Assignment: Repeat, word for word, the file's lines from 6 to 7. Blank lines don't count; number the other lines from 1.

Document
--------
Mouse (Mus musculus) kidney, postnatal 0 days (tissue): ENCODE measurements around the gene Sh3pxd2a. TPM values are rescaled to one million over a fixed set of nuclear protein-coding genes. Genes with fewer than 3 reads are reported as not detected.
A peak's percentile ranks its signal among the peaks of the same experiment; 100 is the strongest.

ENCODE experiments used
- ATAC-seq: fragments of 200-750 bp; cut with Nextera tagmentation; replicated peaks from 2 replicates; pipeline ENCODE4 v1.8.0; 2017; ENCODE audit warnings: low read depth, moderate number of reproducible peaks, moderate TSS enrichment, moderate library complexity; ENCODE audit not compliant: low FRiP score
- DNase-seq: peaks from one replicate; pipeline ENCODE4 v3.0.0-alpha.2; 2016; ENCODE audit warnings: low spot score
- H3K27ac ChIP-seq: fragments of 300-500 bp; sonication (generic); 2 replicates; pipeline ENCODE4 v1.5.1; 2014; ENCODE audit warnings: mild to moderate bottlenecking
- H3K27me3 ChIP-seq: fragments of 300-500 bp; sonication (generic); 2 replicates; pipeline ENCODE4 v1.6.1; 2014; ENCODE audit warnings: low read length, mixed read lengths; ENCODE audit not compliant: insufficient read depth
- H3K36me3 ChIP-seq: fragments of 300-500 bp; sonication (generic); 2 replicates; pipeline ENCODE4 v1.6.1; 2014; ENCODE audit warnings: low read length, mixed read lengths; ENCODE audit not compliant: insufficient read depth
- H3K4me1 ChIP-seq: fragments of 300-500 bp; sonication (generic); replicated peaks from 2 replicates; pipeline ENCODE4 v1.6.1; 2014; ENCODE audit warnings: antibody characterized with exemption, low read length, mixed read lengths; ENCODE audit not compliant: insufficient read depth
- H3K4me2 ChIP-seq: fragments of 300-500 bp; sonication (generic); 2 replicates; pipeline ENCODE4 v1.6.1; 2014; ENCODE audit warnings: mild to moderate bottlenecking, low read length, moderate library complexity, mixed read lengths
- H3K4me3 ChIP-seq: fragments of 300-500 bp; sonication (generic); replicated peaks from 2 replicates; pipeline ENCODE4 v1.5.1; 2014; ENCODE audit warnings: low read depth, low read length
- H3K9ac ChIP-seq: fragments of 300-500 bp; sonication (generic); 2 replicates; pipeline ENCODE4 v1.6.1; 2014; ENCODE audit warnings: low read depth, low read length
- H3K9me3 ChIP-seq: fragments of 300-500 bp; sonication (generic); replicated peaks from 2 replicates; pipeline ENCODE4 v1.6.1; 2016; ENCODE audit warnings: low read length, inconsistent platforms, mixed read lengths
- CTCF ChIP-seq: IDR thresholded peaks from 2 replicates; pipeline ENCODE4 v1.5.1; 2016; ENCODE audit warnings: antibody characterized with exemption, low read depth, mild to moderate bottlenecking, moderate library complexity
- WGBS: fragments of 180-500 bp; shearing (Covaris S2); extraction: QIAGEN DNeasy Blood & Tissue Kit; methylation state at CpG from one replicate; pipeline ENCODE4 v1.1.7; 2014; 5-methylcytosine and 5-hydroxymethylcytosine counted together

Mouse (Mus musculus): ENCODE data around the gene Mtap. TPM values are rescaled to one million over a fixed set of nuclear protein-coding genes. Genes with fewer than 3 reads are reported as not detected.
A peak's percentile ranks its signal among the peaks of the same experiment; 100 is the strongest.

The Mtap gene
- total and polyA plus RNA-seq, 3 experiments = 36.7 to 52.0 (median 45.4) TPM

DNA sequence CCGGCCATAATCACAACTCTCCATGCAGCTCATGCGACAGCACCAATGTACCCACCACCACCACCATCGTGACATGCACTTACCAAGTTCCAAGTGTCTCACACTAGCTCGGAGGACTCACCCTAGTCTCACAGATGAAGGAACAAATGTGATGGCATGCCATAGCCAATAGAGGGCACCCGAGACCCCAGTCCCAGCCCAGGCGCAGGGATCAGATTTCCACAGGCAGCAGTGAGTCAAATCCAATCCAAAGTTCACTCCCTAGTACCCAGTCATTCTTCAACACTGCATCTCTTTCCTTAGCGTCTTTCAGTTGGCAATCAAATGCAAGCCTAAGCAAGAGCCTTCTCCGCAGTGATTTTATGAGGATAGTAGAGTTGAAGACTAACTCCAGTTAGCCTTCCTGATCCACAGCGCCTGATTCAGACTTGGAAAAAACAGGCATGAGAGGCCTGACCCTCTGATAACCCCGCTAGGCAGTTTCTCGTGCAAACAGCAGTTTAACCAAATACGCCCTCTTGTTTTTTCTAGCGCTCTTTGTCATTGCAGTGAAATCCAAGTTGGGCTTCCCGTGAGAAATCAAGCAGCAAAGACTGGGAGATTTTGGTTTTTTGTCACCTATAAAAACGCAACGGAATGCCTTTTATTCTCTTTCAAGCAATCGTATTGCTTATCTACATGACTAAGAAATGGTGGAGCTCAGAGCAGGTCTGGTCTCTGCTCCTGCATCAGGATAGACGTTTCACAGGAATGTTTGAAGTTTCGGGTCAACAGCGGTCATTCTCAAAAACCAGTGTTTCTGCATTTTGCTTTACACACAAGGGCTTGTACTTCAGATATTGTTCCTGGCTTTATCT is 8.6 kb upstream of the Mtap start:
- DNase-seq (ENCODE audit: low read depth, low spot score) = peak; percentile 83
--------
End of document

- H3K27ac ChIP-seq: fragments of 300-500 bp; sonication (generic); 2 replicates; pipeline ENCODE4 v1.5.1; 2014; ENCODE audit warnings: mild to moderate bottlenecking
- H3K27me3 ChIP-seq: fragments of 300-500 bp; sonication (generic); 2 replicates; pipeline ENCODE4 v1.6.1; 2014; ENCODE audit warnings: low read length, mixed read lengths; ENCODE audit not compliant: insufficient read depth